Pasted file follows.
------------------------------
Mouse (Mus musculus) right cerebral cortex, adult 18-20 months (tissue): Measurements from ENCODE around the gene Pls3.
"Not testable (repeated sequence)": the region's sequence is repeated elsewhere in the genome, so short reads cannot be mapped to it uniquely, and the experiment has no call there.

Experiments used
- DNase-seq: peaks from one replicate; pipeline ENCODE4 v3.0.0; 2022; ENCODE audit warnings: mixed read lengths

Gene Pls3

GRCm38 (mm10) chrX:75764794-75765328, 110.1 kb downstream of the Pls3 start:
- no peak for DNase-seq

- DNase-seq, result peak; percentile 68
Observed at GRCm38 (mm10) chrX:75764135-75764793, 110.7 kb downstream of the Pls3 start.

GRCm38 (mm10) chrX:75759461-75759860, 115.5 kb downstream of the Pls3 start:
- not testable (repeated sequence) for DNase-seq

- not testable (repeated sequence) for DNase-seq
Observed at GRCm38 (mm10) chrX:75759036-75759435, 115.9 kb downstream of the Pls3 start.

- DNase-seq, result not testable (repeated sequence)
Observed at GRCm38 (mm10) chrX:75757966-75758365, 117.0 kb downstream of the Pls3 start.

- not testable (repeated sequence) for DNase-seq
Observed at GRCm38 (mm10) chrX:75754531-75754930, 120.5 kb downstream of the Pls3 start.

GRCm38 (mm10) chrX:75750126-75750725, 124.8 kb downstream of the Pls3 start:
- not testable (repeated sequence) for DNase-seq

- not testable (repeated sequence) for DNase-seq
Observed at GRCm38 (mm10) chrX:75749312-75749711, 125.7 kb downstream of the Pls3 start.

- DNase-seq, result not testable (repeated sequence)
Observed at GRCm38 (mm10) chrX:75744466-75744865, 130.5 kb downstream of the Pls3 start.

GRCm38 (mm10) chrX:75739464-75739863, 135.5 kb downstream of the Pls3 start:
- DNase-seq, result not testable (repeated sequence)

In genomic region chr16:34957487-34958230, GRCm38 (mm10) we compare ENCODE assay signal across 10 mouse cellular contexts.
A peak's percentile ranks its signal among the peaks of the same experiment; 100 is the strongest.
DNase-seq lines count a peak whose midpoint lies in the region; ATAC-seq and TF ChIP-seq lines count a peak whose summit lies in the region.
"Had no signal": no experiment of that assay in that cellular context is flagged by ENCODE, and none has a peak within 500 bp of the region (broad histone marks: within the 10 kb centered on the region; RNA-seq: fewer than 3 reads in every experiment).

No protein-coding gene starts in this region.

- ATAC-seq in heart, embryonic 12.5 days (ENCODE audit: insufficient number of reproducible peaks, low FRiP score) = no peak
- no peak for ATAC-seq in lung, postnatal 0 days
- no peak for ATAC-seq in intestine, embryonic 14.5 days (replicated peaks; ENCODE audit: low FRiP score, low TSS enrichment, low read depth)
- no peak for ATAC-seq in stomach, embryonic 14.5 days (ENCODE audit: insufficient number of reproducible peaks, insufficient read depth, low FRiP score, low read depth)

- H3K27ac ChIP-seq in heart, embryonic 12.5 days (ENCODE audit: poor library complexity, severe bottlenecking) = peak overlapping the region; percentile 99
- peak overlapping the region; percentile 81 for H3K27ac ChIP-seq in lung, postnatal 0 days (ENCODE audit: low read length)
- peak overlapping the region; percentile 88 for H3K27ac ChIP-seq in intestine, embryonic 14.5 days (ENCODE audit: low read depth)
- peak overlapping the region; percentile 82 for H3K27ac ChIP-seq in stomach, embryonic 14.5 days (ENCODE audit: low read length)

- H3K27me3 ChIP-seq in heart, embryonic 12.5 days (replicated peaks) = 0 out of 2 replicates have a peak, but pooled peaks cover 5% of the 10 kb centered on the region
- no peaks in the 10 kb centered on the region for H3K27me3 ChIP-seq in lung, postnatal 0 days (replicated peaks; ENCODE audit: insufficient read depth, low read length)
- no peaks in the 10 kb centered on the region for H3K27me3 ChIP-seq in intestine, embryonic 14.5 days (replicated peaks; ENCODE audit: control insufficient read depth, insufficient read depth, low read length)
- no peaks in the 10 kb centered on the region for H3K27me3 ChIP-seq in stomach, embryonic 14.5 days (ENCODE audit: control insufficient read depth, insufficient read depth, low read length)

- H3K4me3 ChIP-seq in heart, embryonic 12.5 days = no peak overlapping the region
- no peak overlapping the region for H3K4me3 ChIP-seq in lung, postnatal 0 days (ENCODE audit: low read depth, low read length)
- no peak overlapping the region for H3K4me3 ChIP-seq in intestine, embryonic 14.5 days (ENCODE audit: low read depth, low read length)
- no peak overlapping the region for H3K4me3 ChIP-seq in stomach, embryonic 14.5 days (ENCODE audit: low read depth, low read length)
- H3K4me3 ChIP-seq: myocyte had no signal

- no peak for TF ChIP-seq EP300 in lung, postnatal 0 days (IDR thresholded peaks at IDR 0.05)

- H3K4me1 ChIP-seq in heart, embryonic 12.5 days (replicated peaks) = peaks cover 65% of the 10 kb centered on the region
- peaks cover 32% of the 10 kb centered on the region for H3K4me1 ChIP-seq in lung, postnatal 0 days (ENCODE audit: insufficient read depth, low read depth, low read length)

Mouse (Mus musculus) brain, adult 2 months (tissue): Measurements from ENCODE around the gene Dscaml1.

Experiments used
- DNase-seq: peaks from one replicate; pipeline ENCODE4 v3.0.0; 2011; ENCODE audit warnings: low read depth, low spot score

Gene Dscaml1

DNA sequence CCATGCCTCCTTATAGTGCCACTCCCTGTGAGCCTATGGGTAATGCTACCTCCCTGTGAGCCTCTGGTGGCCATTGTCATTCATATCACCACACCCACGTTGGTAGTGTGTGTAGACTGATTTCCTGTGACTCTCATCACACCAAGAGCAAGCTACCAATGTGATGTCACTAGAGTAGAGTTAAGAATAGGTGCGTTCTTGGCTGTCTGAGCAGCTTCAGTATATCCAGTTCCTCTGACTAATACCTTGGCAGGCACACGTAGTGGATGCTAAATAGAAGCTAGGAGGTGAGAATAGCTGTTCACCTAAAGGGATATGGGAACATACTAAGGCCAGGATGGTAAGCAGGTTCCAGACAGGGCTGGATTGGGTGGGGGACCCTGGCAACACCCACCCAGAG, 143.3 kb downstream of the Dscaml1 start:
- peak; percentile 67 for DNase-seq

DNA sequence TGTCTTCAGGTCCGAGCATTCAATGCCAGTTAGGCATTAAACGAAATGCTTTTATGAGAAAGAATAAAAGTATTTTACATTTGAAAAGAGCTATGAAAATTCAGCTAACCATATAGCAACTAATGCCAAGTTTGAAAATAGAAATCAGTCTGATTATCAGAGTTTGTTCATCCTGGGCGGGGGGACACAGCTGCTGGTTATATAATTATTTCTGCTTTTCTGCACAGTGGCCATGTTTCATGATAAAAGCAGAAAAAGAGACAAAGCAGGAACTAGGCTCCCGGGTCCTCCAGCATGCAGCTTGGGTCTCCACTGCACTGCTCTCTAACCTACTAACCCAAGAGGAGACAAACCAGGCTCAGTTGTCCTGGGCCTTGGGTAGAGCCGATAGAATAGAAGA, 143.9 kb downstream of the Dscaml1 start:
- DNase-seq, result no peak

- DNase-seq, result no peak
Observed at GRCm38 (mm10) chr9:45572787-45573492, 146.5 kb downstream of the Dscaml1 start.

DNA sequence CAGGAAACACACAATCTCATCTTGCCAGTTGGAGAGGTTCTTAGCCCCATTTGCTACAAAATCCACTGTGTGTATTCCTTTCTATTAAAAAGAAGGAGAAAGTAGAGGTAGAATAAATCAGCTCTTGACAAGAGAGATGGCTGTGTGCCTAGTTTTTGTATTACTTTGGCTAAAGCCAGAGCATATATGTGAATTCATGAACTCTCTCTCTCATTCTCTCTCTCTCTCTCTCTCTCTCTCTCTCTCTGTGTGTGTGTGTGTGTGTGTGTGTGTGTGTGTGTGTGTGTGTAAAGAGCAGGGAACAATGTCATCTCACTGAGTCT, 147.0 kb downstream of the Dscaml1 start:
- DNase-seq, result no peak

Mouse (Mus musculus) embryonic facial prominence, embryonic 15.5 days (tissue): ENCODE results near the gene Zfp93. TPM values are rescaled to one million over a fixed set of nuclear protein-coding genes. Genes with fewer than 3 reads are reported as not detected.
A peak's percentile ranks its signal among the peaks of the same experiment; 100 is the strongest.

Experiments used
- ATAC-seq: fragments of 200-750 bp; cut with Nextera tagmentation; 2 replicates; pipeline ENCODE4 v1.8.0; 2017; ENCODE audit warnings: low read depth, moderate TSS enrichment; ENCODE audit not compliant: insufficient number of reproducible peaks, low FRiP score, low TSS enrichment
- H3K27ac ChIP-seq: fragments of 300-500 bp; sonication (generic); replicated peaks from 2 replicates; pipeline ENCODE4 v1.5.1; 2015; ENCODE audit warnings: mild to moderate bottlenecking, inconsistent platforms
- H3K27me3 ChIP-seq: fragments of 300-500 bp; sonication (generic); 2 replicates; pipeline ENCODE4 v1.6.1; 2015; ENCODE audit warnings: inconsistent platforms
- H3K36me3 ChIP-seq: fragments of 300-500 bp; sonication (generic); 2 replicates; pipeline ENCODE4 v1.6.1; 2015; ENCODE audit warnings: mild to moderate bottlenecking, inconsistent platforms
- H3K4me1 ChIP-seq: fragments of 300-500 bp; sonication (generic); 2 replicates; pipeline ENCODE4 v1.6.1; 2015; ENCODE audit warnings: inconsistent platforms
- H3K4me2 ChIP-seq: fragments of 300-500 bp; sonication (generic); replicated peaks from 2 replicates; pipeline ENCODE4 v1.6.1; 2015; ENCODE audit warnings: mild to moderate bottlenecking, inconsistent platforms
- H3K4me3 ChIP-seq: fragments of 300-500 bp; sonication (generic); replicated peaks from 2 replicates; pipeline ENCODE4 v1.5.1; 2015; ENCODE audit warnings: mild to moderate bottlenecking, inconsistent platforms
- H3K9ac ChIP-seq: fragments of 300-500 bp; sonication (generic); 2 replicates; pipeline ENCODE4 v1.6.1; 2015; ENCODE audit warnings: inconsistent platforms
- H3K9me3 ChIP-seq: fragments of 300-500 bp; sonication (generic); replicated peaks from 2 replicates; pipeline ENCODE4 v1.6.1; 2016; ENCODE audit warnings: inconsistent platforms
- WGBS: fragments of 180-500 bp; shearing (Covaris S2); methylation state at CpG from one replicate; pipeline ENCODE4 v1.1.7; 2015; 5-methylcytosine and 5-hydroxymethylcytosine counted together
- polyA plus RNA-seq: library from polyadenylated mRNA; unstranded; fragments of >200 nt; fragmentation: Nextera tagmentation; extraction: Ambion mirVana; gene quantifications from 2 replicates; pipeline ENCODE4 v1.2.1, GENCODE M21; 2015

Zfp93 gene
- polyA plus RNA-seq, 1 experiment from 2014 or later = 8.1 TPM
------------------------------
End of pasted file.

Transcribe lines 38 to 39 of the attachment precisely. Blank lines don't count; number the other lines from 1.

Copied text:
- peak overlapping the region; percentile 82 for H3K27ac ChIP-seq in stomach, embryonic 14.5 days (ENCODE audit: low read length)

- H3K27me3 ChIP-seq in heart, embryonic 12.5 days (replicated peaks) = 0 out of 2 replicates have a peak, but pooled peaks cover 5% of the 10 kb centered on the region